When Brian and Ann Croser established Petaluma in 1976, the wine world was a very different place to that of today. Bringing varieties and clones into South Australia was strictly controlled by the forerunner of today’s Vinehealth Australia. In 1976 only 445 tonnes of chardonnay were crushed across the whole of Australia, and another ten years saw the crush creep up to 17,422 tonnes (today it is 385,100 tonnes). Petaluma’s flagship wines bear the (faintly muted) yellow label on the top end releases: Hanlin Hill Clare Valley Riesling, Piccadilly Valley Chardonnay, B&V Vineyard Adelaide Hills Shiraz, Coonawarra Merlot, and Evans Vineyard Coonawarra.
This wasn’t an overnight process. It was predicated on the identification of blocks within regions or subregions in which there was a compelling synergy between the variety and site. As its green footprint grew out of increased yields, Petaluma’s acquisition of mature vineyards and brands added to the vintage crush of varieties new or old. As the years went by, Petaluma’s reputation increased so much so that when Lion Nathan purchased Petaluma in 2001, it paid $200m.
Now owned by Accolade, the approach is similar to that used in the ‘old’ Petaluma. Thus the vines are pruned and picked by hand, and crop thinning is practised throughout the growing season wherever it is required. One mantra is that all the grapes used in the Yellow Label series are estate grown. Once you step outside the Yellow Label into the White Label range, it becomes a different ball game. Much the same regions and varieties provide the total volume of 130,000 dozen.
Croser is a justifiably proud man, and has a special place in the Australian wine canvas. Incoming (ex Yalumba) senior winemaker Teresa Heuzendoeder recognised this when she said ‘We have to respect, admire and feel gratitude for wineries such as Petaluma’s’ varietal/terroir matching, adding ‘When you have distinguished sites, they are the sites that will deliver time and time again because you have that great synergy of region and variety.’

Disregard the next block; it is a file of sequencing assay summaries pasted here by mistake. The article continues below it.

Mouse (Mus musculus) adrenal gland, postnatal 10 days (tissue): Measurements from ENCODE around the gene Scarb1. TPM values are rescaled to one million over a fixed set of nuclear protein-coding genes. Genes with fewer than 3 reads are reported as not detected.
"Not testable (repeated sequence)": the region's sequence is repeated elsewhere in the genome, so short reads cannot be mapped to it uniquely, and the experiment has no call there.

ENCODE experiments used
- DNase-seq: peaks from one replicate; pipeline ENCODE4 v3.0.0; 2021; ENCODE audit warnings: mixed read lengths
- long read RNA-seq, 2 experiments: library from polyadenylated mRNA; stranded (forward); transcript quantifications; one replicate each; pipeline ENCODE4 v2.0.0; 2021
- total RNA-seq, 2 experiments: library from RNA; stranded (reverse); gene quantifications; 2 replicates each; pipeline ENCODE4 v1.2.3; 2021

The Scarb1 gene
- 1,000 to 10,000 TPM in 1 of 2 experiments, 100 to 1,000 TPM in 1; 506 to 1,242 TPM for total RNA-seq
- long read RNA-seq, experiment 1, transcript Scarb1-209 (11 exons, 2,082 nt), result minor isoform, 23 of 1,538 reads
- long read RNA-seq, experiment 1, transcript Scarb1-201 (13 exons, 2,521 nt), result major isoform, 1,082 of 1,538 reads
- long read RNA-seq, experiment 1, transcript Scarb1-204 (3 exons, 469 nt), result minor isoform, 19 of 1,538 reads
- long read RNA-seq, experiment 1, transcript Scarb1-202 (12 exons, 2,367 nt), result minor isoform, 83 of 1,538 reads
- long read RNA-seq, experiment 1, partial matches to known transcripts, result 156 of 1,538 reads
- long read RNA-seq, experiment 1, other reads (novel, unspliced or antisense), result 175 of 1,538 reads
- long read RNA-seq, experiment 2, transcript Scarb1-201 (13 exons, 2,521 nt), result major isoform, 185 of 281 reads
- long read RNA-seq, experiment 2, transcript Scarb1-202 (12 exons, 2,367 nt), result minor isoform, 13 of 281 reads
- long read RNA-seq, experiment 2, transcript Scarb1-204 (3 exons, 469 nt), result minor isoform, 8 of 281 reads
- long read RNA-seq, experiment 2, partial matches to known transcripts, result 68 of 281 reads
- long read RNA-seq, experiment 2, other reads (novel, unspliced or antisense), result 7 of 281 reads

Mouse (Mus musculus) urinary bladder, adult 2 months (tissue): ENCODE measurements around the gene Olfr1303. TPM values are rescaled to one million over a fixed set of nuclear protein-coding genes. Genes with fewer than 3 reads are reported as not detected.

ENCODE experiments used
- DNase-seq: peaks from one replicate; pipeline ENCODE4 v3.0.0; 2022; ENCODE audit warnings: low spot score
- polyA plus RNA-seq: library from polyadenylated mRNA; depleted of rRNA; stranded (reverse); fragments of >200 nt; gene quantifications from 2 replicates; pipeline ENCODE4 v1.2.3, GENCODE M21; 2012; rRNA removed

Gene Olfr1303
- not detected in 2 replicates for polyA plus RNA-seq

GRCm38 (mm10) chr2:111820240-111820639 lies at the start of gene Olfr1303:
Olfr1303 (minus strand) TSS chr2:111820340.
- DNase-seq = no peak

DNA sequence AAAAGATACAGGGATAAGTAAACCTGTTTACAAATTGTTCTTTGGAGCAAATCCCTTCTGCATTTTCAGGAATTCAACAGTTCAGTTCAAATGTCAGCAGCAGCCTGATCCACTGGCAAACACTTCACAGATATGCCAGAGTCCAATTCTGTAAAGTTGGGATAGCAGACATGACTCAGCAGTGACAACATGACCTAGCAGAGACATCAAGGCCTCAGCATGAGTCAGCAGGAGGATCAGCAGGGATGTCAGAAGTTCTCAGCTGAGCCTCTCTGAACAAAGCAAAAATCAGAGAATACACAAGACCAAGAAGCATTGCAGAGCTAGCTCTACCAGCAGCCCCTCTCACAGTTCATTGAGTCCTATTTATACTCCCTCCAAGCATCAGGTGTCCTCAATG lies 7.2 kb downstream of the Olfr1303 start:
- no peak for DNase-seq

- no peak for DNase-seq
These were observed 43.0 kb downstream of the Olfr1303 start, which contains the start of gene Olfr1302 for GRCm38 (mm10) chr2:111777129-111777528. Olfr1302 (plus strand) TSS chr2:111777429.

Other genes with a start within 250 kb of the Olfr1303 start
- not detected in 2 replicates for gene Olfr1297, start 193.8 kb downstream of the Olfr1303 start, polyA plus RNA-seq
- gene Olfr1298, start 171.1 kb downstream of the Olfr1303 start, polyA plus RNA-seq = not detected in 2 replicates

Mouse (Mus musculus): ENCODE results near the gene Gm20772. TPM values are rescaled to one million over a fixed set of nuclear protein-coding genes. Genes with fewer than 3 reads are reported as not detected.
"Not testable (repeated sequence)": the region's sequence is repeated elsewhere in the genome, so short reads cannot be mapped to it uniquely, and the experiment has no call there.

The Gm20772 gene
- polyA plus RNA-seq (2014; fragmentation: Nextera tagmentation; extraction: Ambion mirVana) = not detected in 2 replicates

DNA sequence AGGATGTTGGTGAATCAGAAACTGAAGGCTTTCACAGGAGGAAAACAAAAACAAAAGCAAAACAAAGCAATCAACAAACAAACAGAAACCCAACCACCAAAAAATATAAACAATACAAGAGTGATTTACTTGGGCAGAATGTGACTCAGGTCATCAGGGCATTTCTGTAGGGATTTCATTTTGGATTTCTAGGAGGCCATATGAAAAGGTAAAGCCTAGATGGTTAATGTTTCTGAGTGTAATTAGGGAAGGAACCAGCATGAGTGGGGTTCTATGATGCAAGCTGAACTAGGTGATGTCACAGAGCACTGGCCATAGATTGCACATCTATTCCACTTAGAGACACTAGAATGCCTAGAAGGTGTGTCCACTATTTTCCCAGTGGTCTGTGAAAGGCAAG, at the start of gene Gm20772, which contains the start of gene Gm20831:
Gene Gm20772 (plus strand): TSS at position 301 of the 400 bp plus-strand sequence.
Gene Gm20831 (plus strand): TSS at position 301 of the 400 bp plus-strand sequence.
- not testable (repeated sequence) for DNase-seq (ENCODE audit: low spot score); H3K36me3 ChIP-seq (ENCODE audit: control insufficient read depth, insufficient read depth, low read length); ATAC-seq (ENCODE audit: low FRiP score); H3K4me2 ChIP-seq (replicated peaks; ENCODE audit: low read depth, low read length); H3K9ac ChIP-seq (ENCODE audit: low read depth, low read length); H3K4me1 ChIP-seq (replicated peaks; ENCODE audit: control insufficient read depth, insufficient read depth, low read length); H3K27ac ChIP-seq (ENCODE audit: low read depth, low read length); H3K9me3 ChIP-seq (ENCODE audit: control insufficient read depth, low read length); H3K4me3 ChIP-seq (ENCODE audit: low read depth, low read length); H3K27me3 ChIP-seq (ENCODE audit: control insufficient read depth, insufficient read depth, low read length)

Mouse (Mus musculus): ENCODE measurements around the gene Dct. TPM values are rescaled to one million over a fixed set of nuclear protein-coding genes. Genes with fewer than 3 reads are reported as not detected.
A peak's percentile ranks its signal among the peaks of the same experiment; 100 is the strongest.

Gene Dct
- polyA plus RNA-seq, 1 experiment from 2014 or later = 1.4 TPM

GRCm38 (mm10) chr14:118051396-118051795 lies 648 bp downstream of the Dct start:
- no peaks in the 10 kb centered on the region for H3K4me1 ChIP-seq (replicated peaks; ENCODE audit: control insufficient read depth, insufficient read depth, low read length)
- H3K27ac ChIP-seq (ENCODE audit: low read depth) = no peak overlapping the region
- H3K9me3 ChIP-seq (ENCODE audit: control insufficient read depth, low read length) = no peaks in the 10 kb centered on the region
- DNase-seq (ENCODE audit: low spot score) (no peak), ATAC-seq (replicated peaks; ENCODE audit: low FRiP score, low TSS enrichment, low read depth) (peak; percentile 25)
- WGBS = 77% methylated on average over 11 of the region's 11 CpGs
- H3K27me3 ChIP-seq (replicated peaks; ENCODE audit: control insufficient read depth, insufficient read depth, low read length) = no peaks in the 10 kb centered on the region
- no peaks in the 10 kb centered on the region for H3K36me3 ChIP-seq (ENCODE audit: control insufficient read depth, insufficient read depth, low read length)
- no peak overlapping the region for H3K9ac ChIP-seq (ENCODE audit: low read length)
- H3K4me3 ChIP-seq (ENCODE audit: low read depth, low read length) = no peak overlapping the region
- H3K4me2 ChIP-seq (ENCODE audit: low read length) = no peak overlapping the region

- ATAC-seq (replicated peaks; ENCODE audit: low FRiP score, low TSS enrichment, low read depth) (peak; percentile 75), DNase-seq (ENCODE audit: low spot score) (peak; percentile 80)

2021 Petaluma Piccadilly Valley Chardonnay
The green-gold colour heralds a fruit blossom-filled bouquet that verges on outright perfume. The palate sleek and long, fruit-sweet pink grapefruit and Granny Smith apple have been highlighted by partial mlf.
96 points, drink to 2030, 13.5% alc, Screwcap, $54
2019 Petaluma Tiers Piccadilly Valley Chardonnay
The back label blurbles ‘This has inherited a resilience and breeding which will allow it to develop complexity with finesse, achieved only by a few of the world’s great chardonnays.’ It’s a hard bar to leap over. Petaluma can’t do it, but it’s a high class package, with great balance, precision and length.
96 points, drink to 2029, 14% alc, Screwcap, $140
2019 Petaluma B&V Vineyard Adelaide Hills Shiraz
Hand-picked, cold soak prefermentation with cultured yeasts; gentle extraction techniques; 17 days on skins; pressed to French oak (58% new) for 19 months. Raspberry drives the bouquet and palate; it’s rarely encountered in this role, and it’s heightened by its elegant medium-bodied make up. Oak is the only issue, but will soften with time.
93 points, drink to 2034, 14.5% alc, Screwcap, $52